Jesse Itzler, the founder of Marquis Jets, another entrepreneur with well over a $200 million net worth (and husband of Sarah Blakley, the billionaire founder of Spanx), tells me you should never fear failure or shy away when you’re tackling those big problems. You have to get comfortable with being uncomfortable. You’re not always going to have all the answers. But you have to be willing and persistent enough to find them. 

Step 2: Create an irresistible offer

Understanding the pain and the problem is the first step. But you also need to take action on that pain. If you sincerely want to make a million dollars per year or more, you also have to create a compelling offer. Remember, it’s all about the right offer to the right audience at the right time. If you’ve found the audience and identified their problem, you now need to create an irresistible offer that will properly target that audience. So what makes an offer irresistible? 

There are many factors involved. But think about it yourself. What really turns your head when it comes to products or services? What truly makes you want to buy something from a person or a company that you might not know very well? There are numerous factors. But what are the most important? Dan Kennedy says that there are four important parts of an irresistible offer: 1. The offer has to be clear. 2. It has to have good value. 3. It should involve a discount or a premium. 4. There should be a logical reason behind the offer.

Related: 9 Everyday Habits of the Average Millionaire

But what else is involved? How do you really pull the lever and get people to buy something? Well, let me start by breaking it down like this. Ever seen a long line somewhere and wondered what everyone was standing in line for? Maybe the line was long or it wrapped around the block. Or, maybe, just maybe, you’re at a theme park and see this one ride that has the longest line and wonder what all these people are standing in that line for. 

What’s the first thing that goes through your mind? It must be something good. Why? Two words. Social proof. Beyond the other factors, people often reference the behavior of others when making decisions. As much as we want to think we are unique in our decision-making process, we’re often not. We follow the herd. And glorify the crowd. In turn, we’re not leaders. We’re merely followers. And that’s why social proof is so important. Yes, offer construction matters. But social proof is so incredibly important.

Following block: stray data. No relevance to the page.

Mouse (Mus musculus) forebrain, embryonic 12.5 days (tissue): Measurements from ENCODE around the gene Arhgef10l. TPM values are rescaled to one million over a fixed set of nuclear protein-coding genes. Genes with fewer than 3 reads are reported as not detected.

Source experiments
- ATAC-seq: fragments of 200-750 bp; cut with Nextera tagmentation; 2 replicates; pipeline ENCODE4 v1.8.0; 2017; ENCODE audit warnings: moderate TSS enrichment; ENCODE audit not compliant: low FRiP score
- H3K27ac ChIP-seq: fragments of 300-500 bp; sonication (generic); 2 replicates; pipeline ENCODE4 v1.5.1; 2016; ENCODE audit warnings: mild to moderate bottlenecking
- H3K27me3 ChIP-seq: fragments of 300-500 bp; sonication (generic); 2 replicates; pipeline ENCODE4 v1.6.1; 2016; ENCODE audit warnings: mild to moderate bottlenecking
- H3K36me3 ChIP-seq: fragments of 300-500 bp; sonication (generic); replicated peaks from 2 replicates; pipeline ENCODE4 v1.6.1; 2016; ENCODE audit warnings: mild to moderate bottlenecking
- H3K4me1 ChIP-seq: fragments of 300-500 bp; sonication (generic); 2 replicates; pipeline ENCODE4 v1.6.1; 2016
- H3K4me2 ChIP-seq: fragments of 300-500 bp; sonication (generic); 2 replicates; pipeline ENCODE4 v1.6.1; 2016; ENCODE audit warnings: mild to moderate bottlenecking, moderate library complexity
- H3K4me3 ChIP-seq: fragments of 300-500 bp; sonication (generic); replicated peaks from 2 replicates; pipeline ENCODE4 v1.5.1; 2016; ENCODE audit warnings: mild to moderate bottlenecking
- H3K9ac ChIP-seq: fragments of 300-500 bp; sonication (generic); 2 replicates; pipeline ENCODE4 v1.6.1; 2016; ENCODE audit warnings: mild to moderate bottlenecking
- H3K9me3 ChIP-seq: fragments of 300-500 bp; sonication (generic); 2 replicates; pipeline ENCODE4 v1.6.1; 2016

Think about it yourself. When you see so many testimonials for some weight loss product or some system to make money online, aren’t you drawn to it? When there are genuine and compelling reviews, and so much social proof is built up behind something, that’s where the real magic happens. That’s when the other barriers of resistance fall. So how do you get social proof for something? In the very beginning, give it away in exchange for solid reviews. If what you’ve created truly solves a pain and really addresses the problem, then the rest, as they say, will likely be history. 

Step 3 – Create a detailed plan and execute daily

Planning is critical. If you’re serious about making real headway, you need to get into the plan. Take your goal and work backward. What’s it going to take to hit the target? How are you going to get there? You can usually create milestones along the way. If you’ve actually set a goal, and you’ve quantified your target, then all you need to do to make a million dollars per year or more is work backward. What are the monthly targets? What about the weekly targets? Daily? Identify them and create some action steps to get yourself there. 

But you also never know what will happen. Maybe you’ll reach your target. And maybe you won’t. But maybe, just maybe, you’ll shoot far past the target you set. Like Russell Brunson, an entrepreneur running a $100 million dollar software company called ClickFunnels, often says, you’re only one funnel away. In other words, you’re one pain-solving offer away from making an exceedingly large amount of money. Of course, this also means that whatever plan you have includes truly delivering some real value. If you’re not delivering value, then you’re never going to hit your income targets. It’s incredibly hard to do so. It’s like trying to push against a concrete wall. 

Step 4 – Create a deeper mission and vision

While goals are important and they shouldn’t be changed, you have to be mission and vision-driven. You can’t merely rely on the superficial. Attach your goal to a deeper meaning with a stronger “why” for achieving it. For example, not only do you want to reap a financial reward, but also an emotional or spiritual one. What is your mission and your vision? If you haven’t defined it, set it down on paper. It’s far more important than anything else you could possibly do.